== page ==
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The new York times

The Container That Changed the

THE political showdown over a Dubai company's plan to operate terminals at six
American ports briefly focused public attention on one of the most significant, yet
least noticed, economic developments of the last few decades: the transformation
of international shipping.

Just as the computer revolutionized the flow of information, the shipping container
revolutionized the flow of goods. As generic as the 1's and 0's of computer code, a
container can hold just about anything, from coffee beans to cellphone
components. By sharply cutting costs and enhancing reliability, container-based
shipping enormously increased the volume of international trade and made
complex supply chains possible.

"Low transport costs help make it economically sensible for a factory in China to
produce Barbie dolls with Japanese hair, Taiwanese plastics and American
colorants, and ship them off to eager girls all over the world," writes Marc Levinson
in the new book "The Box: How the Shipping Container Made the World Smaller
and the World Economy Bigger" (Princeton University Press).

For consumers, this results in lower prices and more variety. "People now just take
it for granted that they have access to an enormous selection of goods from all over
the world," Mr. Levinson said in an interview. That selection, he said, "was made
possible by this technological change."

When the first container ship set sail50 years ago, businesses and regulators
treated distribution not as a single process but as a series of distinct modes: ships,
trucks and trains. Every time the transportation mode changed, somebody had to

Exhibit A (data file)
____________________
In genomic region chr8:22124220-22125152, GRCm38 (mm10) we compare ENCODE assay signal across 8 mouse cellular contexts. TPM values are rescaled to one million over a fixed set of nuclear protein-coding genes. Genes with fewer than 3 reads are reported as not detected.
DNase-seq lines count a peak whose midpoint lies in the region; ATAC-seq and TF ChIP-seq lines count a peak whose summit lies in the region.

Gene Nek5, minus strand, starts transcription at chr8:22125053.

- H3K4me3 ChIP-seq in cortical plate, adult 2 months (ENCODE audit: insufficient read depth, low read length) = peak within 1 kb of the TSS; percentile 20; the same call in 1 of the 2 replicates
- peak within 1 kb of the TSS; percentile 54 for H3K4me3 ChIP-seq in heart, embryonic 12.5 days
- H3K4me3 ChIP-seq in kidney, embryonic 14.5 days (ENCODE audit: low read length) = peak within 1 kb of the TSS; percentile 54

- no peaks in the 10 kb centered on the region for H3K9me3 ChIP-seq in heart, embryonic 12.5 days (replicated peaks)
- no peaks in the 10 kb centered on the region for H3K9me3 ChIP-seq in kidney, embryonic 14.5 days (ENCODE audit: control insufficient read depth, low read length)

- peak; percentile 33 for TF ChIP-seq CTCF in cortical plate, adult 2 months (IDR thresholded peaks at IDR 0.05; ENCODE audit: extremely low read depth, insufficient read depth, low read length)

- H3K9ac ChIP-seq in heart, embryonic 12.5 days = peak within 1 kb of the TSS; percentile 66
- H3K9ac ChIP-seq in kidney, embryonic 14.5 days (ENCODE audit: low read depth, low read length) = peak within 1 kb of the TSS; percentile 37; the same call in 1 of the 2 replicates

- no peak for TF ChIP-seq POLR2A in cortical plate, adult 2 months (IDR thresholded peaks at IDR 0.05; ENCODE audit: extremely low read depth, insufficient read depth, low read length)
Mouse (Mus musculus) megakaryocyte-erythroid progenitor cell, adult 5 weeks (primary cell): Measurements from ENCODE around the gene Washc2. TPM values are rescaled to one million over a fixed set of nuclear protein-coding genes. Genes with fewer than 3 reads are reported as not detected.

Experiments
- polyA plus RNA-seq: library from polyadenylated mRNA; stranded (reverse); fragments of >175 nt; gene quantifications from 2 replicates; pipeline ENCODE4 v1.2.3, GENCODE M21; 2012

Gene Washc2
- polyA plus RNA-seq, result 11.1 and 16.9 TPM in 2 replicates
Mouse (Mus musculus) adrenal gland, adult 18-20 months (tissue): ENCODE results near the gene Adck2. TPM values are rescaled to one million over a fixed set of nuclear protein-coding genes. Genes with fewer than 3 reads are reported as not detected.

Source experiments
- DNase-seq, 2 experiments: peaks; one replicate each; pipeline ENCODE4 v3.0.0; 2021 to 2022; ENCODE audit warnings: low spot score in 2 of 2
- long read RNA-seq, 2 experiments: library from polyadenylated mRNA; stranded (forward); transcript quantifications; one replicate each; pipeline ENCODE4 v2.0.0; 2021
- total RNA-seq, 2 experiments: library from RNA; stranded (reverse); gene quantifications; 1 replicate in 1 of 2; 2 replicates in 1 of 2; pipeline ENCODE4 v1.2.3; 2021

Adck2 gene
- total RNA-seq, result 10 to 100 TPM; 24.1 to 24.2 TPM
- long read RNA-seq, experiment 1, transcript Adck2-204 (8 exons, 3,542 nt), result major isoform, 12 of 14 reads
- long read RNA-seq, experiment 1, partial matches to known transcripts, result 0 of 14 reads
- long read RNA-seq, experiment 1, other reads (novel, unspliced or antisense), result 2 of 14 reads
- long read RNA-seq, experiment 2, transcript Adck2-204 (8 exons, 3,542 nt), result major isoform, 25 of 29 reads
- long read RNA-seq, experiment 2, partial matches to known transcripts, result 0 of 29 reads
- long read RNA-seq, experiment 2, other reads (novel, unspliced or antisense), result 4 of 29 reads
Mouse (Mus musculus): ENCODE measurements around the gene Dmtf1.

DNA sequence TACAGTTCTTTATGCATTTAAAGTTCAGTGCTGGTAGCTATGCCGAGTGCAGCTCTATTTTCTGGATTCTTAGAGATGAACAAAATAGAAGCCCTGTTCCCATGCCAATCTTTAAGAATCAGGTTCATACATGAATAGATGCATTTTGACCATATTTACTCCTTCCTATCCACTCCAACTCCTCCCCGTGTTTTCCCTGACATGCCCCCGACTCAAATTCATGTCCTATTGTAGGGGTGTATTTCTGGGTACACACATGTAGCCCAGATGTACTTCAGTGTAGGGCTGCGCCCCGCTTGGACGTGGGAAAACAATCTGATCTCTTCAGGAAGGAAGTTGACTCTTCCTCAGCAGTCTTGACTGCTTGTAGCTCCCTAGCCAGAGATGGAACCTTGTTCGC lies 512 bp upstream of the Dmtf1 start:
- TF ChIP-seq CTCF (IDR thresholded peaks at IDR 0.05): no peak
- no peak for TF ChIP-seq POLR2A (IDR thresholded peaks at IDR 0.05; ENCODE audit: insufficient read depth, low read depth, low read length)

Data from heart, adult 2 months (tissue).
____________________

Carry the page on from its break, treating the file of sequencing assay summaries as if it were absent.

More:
transfer physically every box or barrel.

"By far the biggest expense in this process was shifting the cargo from land
transport to ship at the port of departure and moving it back to truck or train at the
other end of the ocean voyage," writes Mr. Levinson, a Wall Street economist and
former economic journalist. This "breaking bulk" could easily consume half of the
total cost of shipping.

Goods often had to wait in warehouses for the next stage. Those transfers and
delays made shipping slow and schedules uncertain. They also created
opportunities for damage, mistakes and more than a little theft. (Whiskey was one
of the first products shipped by container because it was so subject to pilferage.)
Different companies in different industries facing different price regulations for
different goods handled each step.
Today, by contrast, "you can call one of the big international ship lines, tell them to
pick up your container in Bangkok, which is not a port, and tell them to deliver it in
Dallas, which is not a port, and they will make the arrangements to get it to a port
and get it on a ship and get it off at another port and get it onto a train or truck and
get it where it needs to be," Mr. Levinson said.

For that, shippers can thank a visionary North Carolina trucking entrepreneur.